In going away the machine turned to the south-west, and bent a little. A rope which dragged along the ground seemed to retard its ascent; but some intelligent person having cut this with a hatchet, it began to right itself and ascend. At a certain height it turned to the north east. The wind was feeble, and the progress was slow, but the imposing effect was indescribable. The immense machine rose into the air as by some effect of magic. Nearly 100,000 spectators were present, and they were greatly excited at the view. They clapped their hands and stretched their arms towards the sky; women fainted away, or (for some reasons best known to themselves) found relief for their excitement in tears; while the men, uttering cries of joy, waved their handkerchiefs, and threw their hats into the air.
The form of the machine was that of a globe, rising from a reversed and truncated cone, to which the gallery was attached. The upper part was white, the lower part grey; and the cone was composed of strips of stuff of different colours. On the sides of the balloon were two paintings, one of which represented History, the other Fame. The flag bore the arms of the director of the Academy, and above it were inscribed the words "Le Flesselles."
The voyagers observed that they did not consume a fourth of the quantity of combustibles after they had risen into the air, which they consumed when attached to the earth. They were in the gayest humour, and they calculated that the fuel they had would keep them floating till late in the evening. Unfortunately, however, after throwing more wood on the fire, in order to get up to a greater altitude, it was discovered that a rent had been made in the covering, caused by the fire by which the balloon had been damaged two or three days previously. The rent was four feet in length; and as the heated air escaped very rapidly by it, the balloon fell, after having sailed above the earth for barely fifteen minutes.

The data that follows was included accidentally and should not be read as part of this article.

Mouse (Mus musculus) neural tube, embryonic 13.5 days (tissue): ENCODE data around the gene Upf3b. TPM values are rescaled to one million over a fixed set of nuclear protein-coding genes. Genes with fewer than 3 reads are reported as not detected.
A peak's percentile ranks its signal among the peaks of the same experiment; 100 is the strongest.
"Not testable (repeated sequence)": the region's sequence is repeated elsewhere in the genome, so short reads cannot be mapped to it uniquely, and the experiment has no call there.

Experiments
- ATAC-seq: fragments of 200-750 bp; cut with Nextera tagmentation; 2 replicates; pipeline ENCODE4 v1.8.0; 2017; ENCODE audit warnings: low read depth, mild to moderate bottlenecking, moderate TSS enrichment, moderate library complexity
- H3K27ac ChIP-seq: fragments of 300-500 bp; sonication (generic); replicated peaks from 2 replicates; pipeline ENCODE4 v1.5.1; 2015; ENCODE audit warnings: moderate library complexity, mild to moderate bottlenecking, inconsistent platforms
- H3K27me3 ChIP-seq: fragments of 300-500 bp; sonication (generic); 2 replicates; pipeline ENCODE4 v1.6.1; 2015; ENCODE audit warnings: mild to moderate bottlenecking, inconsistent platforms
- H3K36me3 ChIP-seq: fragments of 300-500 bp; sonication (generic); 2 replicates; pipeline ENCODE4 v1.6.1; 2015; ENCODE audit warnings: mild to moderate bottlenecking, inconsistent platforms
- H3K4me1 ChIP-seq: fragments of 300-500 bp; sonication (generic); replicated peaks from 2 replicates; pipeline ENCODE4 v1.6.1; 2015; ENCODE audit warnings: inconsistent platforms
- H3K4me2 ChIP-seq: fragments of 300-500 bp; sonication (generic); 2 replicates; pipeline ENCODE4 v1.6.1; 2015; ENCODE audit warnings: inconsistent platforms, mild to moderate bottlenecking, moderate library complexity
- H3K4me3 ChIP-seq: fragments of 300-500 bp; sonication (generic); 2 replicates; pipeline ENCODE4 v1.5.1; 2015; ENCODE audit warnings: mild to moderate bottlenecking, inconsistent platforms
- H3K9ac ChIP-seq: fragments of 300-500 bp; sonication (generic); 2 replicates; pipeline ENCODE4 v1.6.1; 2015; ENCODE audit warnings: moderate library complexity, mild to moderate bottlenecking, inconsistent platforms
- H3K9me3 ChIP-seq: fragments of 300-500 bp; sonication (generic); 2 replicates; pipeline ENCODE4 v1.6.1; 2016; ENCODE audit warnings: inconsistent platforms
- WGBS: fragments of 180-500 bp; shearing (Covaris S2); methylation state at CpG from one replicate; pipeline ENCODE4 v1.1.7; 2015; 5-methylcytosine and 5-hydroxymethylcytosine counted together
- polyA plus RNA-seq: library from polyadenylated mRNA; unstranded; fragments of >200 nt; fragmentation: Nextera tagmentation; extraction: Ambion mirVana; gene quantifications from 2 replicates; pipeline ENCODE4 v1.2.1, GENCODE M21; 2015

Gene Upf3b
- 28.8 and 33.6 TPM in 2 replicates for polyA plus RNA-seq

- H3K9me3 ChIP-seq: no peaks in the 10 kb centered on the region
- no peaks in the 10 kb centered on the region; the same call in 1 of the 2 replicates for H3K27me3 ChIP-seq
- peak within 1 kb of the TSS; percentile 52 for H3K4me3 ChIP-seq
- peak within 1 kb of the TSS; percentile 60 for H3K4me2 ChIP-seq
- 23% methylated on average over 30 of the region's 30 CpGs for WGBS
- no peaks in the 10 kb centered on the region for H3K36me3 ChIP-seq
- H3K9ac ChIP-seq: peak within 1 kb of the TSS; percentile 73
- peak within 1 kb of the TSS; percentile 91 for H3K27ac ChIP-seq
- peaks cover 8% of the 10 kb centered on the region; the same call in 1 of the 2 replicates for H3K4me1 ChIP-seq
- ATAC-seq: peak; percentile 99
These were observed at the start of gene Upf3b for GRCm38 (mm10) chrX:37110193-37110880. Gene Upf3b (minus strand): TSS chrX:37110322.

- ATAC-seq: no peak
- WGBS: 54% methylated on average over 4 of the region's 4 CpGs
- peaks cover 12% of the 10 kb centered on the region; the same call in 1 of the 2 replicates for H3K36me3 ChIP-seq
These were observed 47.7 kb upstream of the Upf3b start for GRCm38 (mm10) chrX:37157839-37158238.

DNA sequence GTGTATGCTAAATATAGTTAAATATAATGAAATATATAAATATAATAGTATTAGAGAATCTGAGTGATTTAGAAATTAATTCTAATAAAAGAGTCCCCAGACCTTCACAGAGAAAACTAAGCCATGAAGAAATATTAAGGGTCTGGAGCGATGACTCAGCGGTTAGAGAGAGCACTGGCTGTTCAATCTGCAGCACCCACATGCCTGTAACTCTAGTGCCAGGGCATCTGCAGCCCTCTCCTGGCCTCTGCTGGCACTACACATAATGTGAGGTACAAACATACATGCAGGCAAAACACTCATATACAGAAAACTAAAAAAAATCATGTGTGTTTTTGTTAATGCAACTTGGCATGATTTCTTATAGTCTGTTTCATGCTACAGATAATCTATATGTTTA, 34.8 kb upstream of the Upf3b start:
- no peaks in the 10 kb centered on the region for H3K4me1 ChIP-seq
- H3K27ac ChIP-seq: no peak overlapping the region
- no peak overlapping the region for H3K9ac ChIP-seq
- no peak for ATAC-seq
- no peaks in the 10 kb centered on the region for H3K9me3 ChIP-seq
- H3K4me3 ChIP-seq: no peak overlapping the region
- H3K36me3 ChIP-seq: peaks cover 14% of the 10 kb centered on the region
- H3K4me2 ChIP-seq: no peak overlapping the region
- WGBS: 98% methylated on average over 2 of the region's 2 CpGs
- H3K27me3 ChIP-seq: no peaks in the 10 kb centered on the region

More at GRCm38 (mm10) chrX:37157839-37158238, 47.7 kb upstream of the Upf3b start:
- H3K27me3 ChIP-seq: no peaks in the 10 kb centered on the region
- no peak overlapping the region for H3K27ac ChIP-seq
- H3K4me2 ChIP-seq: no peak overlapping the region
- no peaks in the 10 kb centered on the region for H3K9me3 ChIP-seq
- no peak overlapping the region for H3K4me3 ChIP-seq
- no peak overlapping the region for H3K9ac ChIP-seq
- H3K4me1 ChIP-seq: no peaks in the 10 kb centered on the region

The descent only occupied two or three minutes, and yet the shock was supportable. It was observed that as soon as the machine had touched the earth all the cloth became unfolded in a few seconds, which seemed to confirm the opinion of Montgolfier, who believed that electricity had much to do in the ascent of balloons. The voyagers were got out of the balloon without accident, and were greeted with the most enthusiastic applause.
On the day of the ascent, the opera of "Iphigenia in Aulis" was given, and the theatre was thronged by a vast assemblage, attracted thither in the hope of seeing the illustrious experimentalists. The curtain had risen when M. and Madame de Flesselles entered their box, accompanied by Montgolfier and Roziers. At sight of them the enthusiasm of the house rose to fever pitch. The other voyagers also entered, and were greeted with the same demonstrations. Cries arose from the pit to begin the opera again, in honour of the visitors. The curtain then fell, and when it again rose, after a few moments, the actor who filled the rôle of Agamemnon advanced with crowns, which he handed to Madame de Flesselles, who distributed them to the aeronauts. Roziers placed the crown that had been given to him upon Montgolfier's head.
When the actress who played the part of Clytemnestra, sung the passage beginning—
"I love to see these flattering honours paid,"
the audience at once applied her song to the circumstances, and re-demanded it, which request the actress complied with, addressing herself to the box in which the distinguished visitors sat. The demonstrations of admiration were continued after the opera was over; and during the whole of the night the gentlemen of the balloon ascent were serenaded.
Two days afterwards, Roziers having appeared at a ball, received further proofs of admiration and honours; and when, on the 22nd of January, he departed for Dijon on his return to Paris, he was accompanied as in a triumph by a numerous cavalcade of the most distinguished young men of the city.